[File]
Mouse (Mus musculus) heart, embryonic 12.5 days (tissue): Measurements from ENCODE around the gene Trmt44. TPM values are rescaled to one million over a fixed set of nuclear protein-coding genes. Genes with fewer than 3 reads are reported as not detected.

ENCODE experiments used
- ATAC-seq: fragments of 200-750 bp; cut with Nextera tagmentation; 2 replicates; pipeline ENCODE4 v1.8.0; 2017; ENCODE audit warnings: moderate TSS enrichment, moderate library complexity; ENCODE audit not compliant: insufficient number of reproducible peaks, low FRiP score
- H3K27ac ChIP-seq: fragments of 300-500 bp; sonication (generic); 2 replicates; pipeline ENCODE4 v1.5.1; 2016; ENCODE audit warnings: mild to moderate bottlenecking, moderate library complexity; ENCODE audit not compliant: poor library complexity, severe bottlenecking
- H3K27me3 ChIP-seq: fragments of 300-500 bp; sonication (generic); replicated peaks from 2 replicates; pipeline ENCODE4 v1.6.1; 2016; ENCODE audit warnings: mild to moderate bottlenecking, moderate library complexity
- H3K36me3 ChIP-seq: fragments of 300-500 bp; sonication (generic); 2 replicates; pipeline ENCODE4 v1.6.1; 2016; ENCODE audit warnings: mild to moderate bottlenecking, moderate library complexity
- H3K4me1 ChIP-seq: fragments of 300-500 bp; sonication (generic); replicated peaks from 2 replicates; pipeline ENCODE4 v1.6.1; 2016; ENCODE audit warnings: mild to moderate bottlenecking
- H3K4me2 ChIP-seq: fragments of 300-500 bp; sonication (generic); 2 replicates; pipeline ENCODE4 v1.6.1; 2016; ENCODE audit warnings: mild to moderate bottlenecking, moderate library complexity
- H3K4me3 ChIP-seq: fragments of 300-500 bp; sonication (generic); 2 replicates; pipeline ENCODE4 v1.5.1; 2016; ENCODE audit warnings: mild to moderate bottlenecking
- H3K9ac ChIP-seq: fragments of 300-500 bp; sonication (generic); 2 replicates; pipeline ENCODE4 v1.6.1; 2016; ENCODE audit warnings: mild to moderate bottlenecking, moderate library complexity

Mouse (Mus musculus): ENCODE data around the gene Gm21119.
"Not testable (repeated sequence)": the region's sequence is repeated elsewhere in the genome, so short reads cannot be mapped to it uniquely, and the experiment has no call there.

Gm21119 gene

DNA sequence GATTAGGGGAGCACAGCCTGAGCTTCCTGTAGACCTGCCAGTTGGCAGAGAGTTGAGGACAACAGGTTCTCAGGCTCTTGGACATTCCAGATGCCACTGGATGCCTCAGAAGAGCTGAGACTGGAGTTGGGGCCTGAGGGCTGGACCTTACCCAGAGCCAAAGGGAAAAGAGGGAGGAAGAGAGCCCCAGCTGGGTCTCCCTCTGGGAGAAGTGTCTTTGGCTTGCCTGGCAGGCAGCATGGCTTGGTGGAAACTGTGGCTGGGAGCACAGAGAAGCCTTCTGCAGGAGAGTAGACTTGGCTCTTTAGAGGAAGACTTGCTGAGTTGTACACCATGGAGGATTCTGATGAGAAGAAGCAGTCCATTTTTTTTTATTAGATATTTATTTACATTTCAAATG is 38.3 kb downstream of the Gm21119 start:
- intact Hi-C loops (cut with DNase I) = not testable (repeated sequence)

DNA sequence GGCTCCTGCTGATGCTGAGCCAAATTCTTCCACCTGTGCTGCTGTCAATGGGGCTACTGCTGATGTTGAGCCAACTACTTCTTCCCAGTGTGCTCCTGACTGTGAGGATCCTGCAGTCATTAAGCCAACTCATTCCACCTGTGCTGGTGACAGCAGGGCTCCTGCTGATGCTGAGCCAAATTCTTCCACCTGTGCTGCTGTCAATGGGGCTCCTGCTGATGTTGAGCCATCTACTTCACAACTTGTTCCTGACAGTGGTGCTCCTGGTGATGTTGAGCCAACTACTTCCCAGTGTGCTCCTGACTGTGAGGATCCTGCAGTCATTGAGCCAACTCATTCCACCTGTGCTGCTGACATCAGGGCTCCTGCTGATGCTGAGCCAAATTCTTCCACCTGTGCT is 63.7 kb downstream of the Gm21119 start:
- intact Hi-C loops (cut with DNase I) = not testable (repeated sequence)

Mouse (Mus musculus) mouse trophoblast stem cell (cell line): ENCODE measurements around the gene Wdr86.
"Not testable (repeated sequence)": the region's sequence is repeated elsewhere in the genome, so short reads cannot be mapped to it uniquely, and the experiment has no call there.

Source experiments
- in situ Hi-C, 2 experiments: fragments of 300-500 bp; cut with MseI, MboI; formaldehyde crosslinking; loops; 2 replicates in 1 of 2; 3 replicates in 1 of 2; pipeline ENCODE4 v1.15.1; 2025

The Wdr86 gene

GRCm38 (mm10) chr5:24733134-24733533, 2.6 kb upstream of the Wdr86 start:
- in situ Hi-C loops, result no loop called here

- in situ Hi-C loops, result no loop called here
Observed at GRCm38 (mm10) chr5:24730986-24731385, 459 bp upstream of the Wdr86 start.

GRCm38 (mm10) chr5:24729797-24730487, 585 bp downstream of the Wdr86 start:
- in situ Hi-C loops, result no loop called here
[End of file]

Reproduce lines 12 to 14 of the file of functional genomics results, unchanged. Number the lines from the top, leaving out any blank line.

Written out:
"Not testable (repeated sequence)": the region's sequence is repeated elsewhere in the genome, so short reads cannot be mapped to it uniquely, and the experiment has no call there.

Gm21119 gene

DNA sequence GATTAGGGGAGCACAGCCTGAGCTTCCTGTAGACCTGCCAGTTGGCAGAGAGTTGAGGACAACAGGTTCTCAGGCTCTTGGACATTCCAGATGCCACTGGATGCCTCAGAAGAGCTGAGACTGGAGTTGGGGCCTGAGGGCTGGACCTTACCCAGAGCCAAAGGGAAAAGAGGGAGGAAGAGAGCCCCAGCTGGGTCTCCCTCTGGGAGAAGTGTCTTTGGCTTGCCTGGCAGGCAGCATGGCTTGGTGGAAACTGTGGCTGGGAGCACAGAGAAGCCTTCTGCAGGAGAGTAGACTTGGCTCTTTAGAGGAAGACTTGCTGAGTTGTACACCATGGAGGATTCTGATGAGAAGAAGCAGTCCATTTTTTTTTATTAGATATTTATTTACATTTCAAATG is 38.3 kb downstream of the Gm21119 start: